Villagers rally to battle cattle farm

A COASTAL community is preparing to fight plans for a cattle-rearing operation, including a steel-framed livestock building, effluent tank and temporary accommodation, on a farm between Embleton and Craster.

An application has been lodged with Northumberland County Council by Berwickshire-based farmer Ivor Gaston for the 408-acre Dunstan Steads Farm, which was previously arable land.

The original farmhouse, cottages and buildings were separated from the farm in 1997 by the original owners and converted to residential use, while the land continued to operate as an agricultural holding until 2009. The new operation proposes to continue growing grain, which will be used to feed around 200 calves housed on-site in a specially-built rearing shed.

But locals say the re-development of the site will have a profound effect on their quality of life, as well as the Area of Outstanding Natural Beauty (AONB), which forms part of the local coastline.

A petition with 416 names – made up of 118 local people and 298 visitors – has been sent to the county council, with a further 40 letters of objection.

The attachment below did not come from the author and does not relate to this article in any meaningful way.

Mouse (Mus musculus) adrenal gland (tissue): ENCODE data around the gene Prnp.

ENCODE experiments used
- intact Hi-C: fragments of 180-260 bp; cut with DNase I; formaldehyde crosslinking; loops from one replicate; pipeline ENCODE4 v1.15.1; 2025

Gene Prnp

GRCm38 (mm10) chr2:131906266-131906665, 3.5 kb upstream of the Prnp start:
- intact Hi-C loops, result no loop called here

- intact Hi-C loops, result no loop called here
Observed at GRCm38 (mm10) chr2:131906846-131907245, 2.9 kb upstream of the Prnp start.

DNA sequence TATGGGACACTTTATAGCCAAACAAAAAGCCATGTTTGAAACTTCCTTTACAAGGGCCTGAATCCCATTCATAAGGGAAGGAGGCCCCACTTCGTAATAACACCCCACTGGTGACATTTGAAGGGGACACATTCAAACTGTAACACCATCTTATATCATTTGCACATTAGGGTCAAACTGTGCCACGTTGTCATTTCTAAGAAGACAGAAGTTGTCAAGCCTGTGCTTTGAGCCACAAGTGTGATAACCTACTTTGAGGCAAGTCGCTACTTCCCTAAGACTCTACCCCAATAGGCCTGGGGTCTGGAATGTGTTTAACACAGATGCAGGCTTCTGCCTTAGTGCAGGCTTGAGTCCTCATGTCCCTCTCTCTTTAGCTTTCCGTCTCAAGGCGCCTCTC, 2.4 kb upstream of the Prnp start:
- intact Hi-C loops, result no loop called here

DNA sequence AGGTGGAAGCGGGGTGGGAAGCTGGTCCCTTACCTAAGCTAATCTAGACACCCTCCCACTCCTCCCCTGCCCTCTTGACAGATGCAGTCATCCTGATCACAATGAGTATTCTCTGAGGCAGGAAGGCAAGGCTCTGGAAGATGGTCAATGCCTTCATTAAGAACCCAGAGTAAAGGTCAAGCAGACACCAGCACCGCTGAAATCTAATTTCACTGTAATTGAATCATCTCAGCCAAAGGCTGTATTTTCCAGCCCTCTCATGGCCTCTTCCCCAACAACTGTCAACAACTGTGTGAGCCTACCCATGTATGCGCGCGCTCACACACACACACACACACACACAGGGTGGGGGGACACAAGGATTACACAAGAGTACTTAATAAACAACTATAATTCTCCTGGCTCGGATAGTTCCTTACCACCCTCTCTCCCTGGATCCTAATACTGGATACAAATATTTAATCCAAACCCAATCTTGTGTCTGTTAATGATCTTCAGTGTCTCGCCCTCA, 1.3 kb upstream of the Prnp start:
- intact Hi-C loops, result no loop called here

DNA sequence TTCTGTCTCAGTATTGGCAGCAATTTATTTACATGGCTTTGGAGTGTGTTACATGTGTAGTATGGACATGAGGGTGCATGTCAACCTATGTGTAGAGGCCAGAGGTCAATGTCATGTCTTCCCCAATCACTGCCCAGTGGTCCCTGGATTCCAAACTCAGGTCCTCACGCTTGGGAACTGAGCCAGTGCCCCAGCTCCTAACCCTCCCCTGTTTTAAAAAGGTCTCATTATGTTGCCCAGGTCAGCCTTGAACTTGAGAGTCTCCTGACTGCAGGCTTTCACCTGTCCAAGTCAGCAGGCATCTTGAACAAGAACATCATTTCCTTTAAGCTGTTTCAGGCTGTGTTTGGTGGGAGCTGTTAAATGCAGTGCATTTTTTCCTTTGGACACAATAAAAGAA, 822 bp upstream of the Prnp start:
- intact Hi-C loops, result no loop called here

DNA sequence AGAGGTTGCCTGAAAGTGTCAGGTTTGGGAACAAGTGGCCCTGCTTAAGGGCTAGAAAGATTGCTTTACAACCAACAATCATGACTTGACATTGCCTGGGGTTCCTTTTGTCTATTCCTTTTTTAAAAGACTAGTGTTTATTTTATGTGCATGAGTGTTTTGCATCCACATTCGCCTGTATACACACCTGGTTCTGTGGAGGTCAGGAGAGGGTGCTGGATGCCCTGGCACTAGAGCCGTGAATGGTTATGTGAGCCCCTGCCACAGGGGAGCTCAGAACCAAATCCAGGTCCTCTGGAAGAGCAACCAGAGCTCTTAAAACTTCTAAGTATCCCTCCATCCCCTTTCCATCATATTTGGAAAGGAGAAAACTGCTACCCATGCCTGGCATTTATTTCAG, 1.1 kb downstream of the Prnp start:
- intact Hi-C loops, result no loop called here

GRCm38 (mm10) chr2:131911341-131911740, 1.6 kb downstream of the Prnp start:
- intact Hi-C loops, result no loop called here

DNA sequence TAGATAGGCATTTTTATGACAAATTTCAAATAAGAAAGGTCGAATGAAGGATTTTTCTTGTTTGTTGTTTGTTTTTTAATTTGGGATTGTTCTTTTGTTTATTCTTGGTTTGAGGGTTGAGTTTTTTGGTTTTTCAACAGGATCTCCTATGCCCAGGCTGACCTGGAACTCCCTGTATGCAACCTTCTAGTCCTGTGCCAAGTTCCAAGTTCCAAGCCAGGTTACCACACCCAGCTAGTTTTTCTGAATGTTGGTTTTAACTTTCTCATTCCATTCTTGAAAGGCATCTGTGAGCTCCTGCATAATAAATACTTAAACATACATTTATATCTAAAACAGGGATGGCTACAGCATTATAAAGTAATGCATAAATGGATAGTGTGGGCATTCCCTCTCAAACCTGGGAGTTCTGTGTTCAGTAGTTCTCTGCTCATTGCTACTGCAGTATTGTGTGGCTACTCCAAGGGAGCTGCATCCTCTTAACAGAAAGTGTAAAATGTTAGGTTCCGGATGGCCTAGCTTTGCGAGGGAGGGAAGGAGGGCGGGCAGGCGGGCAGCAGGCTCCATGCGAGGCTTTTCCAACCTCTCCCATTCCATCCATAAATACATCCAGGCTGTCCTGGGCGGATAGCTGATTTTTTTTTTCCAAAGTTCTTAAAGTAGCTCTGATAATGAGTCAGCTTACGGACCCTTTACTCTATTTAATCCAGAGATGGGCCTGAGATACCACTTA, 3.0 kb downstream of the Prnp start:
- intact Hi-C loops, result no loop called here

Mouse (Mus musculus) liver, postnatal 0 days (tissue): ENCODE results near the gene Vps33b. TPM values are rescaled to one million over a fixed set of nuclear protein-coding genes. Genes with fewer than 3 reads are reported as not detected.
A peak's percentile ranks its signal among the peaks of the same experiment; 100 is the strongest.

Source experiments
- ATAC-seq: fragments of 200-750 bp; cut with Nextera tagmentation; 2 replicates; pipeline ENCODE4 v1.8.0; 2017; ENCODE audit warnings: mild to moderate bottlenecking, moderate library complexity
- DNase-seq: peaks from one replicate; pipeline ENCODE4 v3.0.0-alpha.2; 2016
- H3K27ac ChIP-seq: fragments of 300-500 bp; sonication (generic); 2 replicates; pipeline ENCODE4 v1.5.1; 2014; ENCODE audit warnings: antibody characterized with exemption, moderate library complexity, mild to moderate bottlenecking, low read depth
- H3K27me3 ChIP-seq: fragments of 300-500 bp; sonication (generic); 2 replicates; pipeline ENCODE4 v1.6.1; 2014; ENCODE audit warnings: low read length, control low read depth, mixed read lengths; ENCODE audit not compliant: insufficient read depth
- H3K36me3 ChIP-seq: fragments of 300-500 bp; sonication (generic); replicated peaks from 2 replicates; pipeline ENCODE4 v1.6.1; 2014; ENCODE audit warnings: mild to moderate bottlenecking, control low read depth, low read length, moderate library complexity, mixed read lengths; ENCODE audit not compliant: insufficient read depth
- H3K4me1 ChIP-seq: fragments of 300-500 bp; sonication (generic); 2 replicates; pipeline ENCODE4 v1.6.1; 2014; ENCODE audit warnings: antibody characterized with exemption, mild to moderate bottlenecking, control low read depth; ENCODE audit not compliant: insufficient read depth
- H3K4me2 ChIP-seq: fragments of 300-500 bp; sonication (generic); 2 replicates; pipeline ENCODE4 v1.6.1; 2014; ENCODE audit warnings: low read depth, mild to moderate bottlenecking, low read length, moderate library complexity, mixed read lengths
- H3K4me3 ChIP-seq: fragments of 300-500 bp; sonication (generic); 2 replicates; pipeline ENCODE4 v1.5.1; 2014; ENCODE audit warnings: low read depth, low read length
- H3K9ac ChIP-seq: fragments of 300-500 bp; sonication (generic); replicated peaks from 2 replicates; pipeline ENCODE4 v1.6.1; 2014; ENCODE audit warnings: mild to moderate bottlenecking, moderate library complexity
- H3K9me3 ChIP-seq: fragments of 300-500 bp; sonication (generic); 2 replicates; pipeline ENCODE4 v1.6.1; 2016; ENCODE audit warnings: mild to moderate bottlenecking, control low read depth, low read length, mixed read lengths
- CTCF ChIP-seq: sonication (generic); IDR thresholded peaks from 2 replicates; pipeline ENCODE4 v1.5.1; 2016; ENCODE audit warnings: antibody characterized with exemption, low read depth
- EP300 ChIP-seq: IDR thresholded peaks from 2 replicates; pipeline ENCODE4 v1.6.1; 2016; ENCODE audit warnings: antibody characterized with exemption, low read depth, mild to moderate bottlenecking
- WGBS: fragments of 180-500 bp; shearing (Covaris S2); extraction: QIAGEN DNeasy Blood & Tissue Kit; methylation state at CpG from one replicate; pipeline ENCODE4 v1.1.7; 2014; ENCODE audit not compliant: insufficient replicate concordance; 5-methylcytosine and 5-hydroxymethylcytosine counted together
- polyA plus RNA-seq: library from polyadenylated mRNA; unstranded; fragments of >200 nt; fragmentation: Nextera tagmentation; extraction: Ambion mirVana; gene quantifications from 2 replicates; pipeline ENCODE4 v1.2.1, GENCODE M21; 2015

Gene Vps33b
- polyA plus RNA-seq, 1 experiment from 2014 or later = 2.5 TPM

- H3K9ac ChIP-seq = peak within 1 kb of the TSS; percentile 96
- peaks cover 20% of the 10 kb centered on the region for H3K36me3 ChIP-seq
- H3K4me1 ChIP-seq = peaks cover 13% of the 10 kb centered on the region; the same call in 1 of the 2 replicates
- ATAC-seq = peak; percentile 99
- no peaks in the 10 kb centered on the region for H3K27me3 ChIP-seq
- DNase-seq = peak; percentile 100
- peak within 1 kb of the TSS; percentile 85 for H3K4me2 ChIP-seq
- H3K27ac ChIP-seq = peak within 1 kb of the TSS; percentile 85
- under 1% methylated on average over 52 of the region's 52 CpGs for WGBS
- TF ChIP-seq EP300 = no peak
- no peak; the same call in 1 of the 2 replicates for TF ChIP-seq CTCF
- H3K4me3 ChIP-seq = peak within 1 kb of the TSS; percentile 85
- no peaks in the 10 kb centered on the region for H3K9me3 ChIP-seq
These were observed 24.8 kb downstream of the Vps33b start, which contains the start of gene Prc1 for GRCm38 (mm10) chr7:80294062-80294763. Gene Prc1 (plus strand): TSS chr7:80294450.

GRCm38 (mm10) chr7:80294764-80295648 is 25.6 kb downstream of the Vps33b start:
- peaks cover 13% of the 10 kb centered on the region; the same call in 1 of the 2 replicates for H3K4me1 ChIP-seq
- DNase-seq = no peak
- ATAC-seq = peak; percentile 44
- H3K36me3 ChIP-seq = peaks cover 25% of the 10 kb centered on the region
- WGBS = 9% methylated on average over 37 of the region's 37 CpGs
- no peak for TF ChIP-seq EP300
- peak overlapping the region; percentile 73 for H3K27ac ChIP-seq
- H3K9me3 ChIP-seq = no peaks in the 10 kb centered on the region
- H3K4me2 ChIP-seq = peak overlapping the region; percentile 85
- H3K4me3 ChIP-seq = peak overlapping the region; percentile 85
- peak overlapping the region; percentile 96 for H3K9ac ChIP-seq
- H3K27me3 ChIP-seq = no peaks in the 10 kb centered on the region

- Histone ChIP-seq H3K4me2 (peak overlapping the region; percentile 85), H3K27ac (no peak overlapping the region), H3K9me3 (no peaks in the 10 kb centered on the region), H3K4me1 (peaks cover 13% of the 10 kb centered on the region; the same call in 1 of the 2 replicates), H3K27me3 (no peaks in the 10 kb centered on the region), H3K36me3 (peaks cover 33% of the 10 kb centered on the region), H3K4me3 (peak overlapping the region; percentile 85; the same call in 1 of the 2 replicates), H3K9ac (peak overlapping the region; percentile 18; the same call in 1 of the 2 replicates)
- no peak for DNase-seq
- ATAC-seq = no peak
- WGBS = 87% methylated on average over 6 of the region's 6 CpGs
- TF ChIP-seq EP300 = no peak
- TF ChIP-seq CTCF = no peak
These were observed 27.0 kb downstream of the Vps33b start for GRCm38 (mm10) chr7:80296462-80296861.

Michael Townsend, who is a director of the Dunstanburgh Castle Hotel at Embleton, said: “We have a number of serious concerns, which are also felt by visitors to the area. The view is going to be blighted, while the peace and tranquility of one of the best AONBs is going to be lost due to increased vehicle movements along a narrow, winding road, which is part of the national Sustrans cycling route.

“The traditional farming use for that land is arable, which is a very different style of farming to what is proposed.

“This is industrial-scale farming that relies on the indoor fattening of cattle.

“Our main concern is that this is going to damage the tourist product of this area and a small percentage drop in that leads to a big impact on the local economy.”

In a statement to planners, the applicant says: “The farming operations are currently being changed on this holding, having previously operated as an arable unit which in later years produced a single crop on the whole acreage.

“The present owners wish to restore the unit to a more traditional mixed farm, producing mixed arable crops and grass for feeding to livestock.

“These changes in the farming system and operation justify the requirement of a dwelling in close proximity to the livestock, thereby allowing pastoral care and welfare of animals.”

Craster Parish Council discussed the plans last night.

See next week’s Gazette for an update.